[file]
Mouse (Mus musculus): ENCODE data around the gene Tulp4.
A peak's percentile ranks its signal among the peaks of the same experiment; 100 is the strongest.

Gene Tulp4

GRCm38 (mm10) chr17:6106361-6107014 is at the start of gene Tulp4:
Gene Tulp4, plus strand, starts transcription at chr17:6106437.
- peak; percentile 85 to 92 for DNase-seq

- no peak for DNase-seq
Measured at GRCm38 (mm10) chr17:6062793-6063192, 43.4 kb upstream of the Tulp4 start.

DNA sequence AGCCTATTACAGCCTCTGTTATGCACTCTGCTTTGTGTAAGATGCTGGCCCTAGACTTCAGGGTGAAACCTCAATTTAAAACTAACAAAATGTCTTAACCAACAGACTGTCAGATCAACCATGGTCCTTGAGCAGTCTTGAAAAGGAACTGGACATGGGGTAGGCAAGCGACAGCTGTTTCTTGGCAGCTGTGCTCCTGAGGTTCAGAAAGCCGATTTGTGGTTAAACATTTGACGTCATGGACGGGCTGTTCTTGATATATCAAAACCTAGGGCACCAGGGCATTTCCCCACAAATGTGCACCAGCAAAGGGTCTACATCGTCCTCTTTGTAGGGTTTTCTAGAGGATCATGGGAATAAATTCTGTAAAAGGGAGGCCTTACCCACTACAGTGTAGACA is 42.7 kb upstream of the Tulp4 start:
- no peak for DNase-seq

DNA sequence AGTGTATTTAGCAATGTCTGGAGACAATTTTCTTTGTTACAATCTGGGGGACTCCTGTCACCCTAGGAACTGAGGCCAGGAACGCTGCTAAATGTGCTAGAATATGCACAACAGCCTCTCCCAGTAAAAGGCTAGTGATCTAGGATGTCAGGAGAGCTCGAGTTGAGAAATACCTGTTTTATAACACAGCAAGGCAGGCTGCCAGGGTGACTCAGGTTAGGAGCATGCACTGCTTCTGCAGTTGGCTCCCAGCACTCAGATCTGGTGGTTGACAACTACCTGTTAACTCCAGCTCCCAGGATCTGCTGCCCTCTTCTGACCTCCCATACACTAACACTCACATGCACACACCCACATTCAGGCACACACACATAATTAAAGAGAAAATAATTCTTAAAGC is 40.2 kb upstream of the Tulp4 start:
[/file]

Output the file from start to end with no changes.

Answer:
Mouse (Mus musculus): ENCODE data around the gene Tulp4.
A peak's percentile ranks its signal among the peaks of the same experiment; 100 is the strongest.

Gene Tulp4

GRCm38 (mm10) chr17:6106361-6107014 is at the start of gene Tulp4:
Gene Tulp4, plus strand, starts transcription at chr17:6106437.
- peak; percentile 85 to 92 for DNase-seq

- no peak for DNase-seq
Measured at GRCm38 (mm10) chr17:6062793-6063192, 43.4 kb upstream of the Tulp4 start.

DNA sequence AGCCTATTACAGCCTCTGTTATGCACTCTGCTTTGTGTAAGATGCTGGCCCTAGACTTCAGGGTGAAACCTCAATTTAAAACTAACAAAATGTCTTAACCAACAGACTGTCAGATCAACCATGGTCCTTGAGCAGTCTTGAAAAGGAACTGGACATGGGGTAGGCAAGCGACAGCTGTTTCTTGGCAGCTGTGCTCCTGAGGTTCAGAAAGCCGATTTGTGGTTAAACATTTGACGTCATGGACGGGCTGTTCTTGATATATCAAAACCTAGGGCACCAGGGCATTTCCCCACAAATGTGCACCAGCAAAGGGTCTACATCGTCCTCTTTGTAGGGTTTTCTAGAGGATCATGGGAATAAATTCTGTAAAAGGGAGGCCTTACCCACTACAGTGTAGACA is 42.7 kb upstream of the Tulp4 start:
- no peak for DNase-seq

DNA sequence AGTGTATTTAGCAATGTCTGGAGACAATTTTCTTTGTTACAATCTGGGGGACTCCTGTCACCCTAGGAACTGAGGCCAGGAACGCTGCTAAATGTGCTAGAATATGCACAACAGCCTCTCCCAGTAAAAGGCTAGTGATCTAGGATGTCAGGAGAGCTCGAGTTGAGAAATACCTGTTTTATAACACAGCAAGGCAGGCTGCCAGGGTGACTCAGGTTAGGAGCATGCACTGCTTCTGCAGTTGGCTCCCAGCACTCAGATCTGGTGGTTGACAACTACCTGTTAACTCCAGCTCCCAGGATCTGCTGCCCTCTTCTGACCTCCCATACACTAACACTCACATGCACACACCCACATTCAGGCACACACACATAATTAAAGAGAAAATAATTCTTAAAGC is 40.2 kb upstream of the Tulp4 start: